If you want to hear the whole kit, check out the various versions of his instrumental showcase "The Creeper" (also "Creeper Creeps Again"); it's long for a blues song on record; on stage he might extend it indefinitely or toward 20 minutes: he'd play for as long as the amazing energy held out, or until he'd sweated out all the liquid in his body. He'd throw in slices of "Sentimental Journey," "Jingle Bells," or "When the Saints Go Marching In." It took the form of a long and coherent story, with themes abandoned and re-appearing, humorous passages, the whole slowly building and unfolding through a series of variations on a theme. And it also rocked furiously. Little Walter did a lot of amazing things, but not that.

Many of the great blues harp players of those generations, and the next—Sonny Boy Williamson, Sonny Terry, Big Walter Horton, Junior Wells, Paul Butterfield, Magic Dick, Charlie Musselwhite, and Rod Piazza, for example—had an extraordinarily distinctive style, often connected to their region or history (whether they come up playing in bars, or playing unamplified in the street, for example; whether they came from the deep south, the urban north, the west coast). And people like Piazza and Kim Wilson can do Sonny Boy, Little Walter, James Cotton: they are repositories of the history of the instrument.

Magic Dick—given that moniker in a hilarious moment by John Lee Hooker—was my hero in the 70s; a white boy playing blues harp as the featured instrumentalist in a crack rock unit, the J. Geils Band. (War was another rock band featuring harmonica: Lee Oskar's.) Dick was and is an original, but I think if you listen to his unbelievable star turn "Whammer Jammer," you'll hear many echoes of Cotton. Neither man laid back like Walter; both drove the rhythm forward or pulled the band along at ever higher tempos: part of the difference between blues and rock, perhaps. They leaned forward, rather than laid back in the groove. Cotton drove the harmonica into rock 'n’ roll.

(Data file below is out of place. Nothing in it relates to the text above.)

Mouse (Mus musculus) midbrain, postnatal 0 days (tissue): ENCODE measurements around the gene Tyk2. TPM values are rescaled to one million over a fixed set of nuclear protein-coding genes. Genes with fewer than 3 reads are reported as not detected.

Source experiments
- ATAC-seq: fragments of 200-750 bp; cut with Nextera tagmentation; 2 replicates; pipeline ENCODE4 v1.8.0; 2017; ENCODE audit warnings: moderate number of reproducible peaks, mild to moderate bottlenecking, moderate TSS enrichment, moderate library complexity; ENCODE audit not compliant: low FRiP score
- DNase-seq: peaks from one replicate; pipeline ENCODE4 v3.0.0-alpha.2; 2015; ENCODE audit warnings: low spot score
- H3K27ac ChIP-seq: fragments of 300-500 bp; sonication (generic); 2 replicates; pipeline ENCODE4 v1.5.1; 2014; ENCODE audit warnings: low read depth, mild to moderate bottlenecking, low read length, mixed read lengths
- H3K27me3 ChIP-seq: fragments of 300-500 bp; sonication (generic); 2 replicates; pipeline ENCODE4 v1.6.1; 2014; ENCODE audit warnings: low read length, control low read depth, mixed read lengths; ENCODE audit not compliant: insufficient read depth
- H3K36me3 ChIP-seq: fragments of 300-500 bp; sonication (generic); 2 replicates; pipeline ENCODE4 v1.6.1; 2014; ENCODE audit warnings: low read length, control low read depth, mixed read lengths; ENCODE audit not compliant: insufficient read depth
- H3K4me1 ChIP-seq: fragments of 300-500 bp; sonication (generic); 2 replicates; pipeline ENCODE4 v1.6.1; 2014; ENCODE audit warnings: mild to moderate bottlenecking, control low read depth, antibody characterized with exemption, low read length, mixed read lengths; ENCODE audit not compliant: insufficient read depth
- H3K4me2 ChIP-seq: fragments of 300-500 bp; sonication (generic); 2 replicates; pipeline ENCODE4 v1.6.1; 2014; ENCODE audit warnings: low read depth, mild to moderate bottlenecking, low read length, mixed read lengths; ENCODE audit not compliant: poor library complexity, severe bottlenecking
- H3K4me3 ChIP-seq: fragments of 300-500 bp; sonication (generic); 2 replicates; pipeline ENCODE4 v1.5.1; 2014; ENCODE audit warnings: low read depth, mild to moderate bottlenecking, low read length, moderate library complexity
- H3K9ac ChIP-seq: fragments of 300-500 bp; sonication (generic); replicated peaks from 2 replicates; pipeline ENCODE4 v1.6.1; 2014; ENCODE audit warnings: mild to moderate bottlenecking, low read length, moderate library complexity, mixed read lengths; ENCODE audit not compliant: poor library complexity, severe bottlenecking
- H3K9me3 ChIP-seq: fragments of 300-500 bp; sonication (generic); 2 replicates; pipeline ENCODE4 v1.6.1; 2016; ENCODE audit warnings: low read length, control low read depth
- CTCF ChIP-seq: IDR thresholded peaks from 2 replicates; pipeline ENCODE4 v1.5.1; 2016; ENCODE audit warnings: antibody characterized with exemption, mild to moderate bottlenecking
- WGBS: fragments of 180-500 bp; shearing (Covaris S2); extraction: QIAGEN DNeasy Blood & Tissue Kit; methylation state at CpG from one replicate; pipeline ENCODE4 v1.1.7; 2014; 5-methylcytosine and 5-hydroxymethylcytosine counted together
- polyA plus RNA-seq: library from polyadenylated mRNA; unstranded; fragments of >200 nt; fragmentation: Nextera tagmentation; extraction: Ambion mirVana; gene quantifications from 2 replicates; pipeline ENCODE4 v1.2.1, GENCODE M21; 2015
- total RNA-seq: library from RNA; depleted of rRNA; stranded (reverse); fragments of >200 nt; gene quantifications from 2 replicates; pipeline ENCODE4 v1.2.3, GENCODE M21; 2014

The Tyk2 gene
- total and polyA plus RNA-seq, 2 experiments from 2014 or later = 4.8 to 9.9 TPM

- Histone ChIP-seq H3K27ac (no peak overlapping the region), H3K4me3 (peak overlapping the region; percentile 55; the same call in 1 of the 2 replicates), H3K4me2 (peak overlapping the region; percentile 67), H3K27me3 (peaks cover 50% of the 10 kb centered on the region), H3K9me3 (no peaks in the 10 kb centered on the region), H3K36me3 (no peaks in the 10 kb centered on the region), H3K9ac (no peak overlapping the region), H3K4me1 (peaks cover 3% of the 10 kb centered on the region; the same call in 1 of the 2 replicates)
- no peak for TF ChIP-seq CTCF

As Cotton leaves us, I worry again that the art of the blues harmonica might fade or become irrelevant: a museum piece rather than a viable instrument for playing popular music. On the other hand, we’re still producing virtuosi, for example Jason Ricci, an incomparable technical wizard and innovator. No one has ever been able to do on the diatonic harmonica what Ricci does; I've been playing for decades now and wouldn’t have believed it possible. If James Cotton threw in "Sentimental Journey," Ricci is likely to throw in some Bach, while still feeling the blues.

So perhaps the end of Cotton is not the end of the tradition. Still, I wish I were hearing more fine young players. We need more generations of masters, blowing like a blue hurricane.


Walter and After: Some Great Amplified Blues Harp Instrumentals

Little Walter, "Rollercoaster," "Juke," "Blue Midnight" (third position).

James Cotton, "The Creeper," "High Compression."

Big Walter Horton, "Walter's Boogie," "Honeydripper."

J. Geils Band, "Whammer Jammer."

George Harmonica Smith, "Blues in the Dark."

Jerry Portnoy, "Mood Room Boogie."

Kim Wilson, "Hunch Rhythm."

William Clarke, "Greasy Gravy."

Rod Piazza, "The Bounce," "Harpburn."

Mark Hummel, "Creeper Returns."

Jason Ricci, "The Way I Hurt Myself

—Follow Crispin Sartwell on Twitter: @CrispinSartwell